offer a specific type of training or is not able to offer advanced level classes.  A good school will not only
    recognize the need for additional training, they will often be able to suggest other schools where the student can
    find the classes they need to achieve their dreams.   

    5. Is the school environment safe? A safe floor is crucial to the well being of dancers’ bodies young and old
    alike. To avoid injuries the studio floor should be sprung or cushioned, with either a non-slip surface like a
    Marley* laid on top, or a hardwood floor that is completely free from nails, screws and splinters.  A concrete
    floor is NEVER an acceptable training surface. The injuries and damage that can be caused by dancing on
    concrete for periods longer than a day or two are many and can potentially be career threatening.  Also, particular
    attention should be given to the type and volume of music used in class. Musical selections should be appropriate
    for the students’ age and ability and, perhaps more importantly, played at a safe volume. Permanent hearing
    damage can occur in a matter of moments if the volume is too loud.  Speaker placement is also important.  Well
    placed speakers (in the upper corners of the room) provide even sound throughout the studio so students all
    experience the same volume level regardless of where they are standing.

    *A brand name for a type of vinyl floor covering that is the mainstay of professional dance schools and
    companies around the world.  

    A note about “Competition Schools”.  A plethora of trophies on display is a certain sign that you have found a
    school that participates in dance competitions/conventions.  Throughout the professional dance world the phrase
    “Competition School” generally refers to a school whose primary focus is on its competition program (often
    called “Company” or “Team”). The director/owner will say they attend in order to further the training of their
    instructors and students.  The problem is that while there are a few legitimate organizations that conduct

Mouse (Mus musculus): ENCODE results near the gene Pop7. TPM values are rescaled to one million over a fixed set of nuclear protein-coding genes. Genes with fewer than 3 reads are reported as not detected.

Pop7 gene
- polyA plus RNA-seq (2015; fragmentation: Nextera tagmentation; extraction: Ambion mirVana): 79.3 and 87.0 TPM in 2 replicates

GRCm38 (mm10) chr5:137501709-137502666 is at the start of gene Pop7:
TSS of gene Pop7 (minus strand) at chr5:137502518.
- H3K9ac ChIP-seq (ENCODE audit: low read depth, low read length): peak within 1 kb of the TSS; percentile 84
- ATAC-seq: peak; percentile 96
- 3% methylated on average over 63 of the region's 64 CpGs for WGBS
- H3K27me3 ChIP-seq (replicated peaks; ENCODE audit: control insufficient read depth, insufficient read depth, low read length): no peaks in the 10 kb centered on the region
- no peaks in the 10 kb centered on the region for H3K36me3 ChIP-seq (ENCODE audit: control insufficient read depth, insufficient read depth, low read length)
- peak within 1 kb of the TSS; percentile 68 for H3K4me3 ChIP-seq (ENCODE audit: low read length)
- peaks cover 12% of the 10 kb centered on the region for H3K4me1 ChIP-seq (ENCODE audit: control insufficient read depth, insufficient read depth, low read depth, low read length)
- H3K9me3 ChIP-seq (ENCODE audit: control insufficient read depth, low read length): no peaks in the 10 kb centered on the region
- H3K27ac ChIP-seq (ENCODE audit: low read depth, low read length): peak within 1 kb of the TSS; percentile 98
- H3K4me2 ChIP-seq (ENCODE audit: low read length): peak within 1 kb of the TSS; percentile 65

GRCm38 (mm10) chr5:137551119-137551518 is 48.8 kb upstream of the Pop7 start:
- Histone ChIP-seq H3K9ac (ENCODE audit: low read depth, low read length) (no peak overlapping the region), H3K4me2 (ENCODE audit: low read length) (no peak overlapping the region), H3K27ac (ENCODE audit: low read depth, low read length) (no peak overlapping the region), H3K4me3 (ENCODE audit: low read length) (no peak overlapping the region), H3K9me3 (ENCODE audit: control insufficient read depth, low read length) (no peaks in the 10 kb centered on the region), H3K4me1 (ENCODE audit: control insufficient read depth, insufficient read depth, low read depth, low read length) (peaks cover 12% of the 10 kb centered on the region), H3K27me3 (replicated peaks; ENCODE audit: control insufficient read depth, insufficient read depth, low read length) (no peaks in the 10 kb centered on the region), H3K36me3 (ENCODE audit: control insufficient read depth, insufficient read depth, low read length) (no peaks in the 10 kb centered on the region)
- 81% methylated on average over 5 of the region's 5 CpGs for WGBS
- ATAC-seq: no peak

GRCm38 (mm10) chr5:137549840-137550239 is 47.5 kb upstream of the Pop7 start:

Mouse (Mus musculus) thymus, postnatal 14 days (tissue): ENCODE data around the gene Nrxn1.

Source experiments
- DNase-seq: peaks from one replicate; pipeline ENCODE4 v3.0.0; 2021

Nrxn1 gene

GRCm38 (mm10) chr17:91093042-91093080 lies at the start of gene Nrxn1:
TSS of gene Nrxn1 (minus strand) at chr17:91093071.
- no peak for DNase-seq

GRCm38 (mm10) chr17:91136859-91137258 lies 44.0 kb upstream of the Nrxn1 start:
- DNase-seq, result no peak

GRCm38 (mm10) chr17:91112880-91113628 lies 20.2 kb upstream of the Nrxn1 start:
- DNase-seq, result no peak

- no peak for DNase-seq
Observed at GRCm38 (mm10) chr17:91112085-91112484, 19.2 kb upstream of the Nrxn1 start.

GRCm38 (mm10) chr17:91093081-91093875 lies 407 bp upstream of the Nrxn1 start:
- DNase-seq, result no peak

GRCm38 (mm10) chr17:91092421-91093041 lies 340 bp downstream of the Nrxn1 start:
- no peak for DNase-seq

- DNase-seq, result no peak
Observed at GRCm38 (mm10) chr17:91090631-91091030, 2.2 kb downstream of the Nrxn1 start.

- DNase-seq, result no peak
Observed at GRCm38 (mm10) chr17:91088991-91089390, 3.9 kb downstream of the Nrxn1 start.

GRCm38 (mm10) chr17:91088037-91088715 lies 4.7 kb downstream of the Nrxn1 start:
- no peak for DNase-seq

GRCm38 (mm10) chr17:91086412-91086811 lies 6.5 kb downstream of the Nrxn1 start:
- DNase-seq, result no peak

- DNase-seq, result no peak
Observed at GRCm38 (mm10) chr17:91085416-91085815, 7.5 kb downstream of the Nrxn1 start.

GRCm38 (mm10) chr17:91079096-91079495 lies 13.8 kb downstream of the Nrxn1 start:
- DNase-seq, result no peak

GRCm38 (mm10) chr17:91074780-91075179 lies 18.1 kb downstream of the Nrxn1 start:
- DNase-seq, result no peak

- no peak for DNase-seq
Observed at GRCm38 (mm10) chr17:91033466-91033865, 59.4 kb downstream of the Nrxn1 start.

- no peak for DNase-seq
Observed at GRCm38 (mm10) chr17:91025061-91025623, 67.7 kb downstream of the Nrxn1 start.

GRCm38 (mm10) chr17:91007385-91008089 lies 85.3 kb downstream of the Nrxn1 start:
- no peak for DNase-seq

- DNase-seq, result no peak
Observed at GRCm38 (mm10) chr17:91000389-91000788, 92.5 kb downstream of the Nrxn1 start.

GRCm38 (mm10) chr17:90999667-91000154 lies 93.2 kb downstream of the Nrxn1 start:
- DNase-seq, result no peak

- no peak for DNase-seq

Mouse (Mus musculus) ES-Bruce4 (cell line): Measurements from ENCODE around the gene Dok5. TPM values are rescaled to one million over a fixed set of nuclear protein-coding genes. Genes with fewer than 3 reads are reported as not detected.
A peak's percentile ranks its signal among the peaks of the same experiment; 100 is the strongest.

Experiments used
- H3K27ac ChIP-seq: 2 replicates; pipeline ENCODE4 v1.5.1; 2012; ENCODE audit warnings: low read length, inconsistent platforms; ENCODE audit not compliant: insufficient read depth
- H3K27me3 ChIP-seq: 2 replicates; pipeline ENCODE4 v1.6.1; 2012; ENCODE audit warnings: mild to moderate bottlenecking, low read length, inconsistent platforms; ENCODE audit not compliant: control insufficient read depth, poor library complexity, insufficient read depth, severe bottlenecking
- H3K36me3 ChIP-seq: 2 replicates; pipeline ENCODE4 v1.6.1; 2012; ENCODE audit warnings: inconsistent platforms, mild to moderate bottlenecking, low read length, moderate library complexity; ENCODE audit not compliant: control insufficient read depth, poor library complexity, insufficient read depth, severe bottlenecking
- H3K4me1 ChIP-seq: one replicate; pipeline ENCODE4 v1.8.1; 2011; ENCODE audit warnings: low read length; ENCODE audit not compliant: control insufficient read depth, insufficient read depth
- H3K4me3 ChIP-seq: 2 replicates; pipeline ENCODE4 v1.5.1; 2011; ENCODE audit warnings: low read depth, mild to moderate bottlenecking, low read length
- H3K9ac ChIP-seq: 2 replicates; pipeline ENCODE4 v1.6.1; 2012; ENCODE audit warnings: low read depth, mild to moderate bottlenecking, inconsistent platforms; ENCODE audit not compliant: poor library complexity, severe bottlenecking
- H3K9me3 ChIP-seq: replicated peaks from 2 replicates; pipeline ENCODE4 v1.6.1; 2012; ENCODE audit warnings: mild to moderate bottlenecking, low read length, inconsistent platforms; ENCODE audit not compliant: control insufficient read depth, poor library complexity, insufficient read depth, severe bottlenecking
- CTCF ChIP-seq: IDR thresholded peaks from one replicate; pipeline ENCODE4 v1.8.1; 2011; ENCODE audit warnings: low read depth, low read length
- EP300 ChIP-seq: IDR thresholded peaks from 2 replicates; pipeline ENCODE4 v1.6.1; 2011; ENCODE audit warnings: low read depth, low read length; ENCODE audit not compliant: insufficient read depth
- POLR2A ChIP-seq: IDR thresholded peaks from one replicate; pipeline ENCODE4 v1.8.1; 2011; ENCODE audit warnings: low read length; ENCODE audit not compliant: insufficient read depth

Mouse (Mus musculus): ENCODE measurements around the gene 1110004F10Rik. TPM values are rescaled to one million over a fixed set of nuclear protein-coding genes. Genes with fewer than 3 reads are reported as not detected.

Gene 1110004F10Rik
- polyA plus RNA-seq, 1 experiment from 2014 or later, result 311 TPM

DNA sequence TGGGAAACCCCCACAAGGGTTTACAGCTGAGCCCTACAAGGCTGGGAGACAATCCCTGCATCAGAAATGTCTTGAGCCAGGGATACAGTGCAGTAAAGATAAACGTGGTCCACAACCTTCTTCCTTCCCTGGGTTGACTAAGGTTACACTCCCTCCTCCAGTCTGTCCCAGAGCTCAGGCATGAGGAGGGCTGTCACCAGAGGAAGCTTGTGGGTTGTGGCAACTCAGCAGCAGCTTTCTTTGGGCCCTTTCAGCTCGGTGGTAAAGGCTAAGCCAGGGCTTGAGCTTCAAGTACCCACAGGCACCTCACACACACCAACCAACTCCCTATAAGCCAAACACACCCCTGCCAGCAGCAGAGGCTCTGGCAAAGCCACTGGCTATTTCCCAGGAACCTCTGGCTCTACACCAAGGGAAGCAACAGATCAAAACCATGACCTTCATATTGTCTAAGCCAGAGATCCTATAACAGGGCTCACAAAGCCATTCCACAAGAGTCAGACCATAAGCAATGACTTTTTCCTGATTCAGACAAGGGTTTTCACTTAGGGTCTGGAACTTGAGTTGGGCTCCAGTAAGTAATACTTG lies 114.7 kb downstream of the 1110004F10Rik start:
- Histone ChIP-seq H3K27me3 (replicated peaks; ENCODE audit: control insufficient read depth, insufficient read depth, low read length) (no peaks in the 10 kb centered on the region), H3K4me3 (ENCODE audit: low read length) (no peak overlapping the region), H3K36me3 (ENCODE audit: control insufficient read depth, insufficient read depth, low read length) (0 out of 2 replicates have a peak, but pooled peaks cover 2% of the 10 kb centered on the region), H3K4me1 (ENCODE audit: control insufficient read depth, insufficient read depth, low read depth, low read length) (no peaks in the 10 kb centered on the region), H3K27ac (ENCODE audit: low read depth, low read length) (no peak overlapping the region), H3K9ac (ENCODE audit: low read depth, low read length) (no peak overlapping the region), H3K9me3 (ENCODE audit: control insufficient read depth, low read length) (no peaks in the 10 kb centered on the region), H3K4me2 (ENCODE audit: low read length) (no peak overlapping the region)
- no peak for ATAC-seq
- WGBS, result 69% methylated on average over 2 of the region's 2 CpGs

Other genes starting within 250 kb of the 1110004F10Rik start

competitions/conventions, most do little, if anything, to help students grow and are really just thinly veiled fronts
    designed to make money handing out cheap plastic trophies to all who pay the entrance fees.  The focus at a
    “Competition School” is predominantly on winning the next event rather than creating well rounded dancers.
    Students from these types of schools can often do a few amazing steps that wow the judges, but unfortunately
    will also have large gaps in their overall technique and possess limited artistic ability.   Which is why, despite
    claims to the contrary, the truth is that very few professional dancers receive the bulk of their training from a
    “Competition School”.  A “Competition School” can be a fun place to make friends, learn a few dance steps and
    travel a bit but it is almost never a place to discover the true wonder of the performing arts.

    And lastly, parents and students should trust their intuition!  As they advance students will spend untold hours in
    the studio; it is important to be sure the studio is a healthy, safe and comfortable place for them to grow and
    mature, both physically and emotionally. If the school just doesn't feel right or does not offer the type of training
    you are looking for, look a little further before registering.  Making sure the school is the right fit will, in the long
    run, be the best choice for both student and school.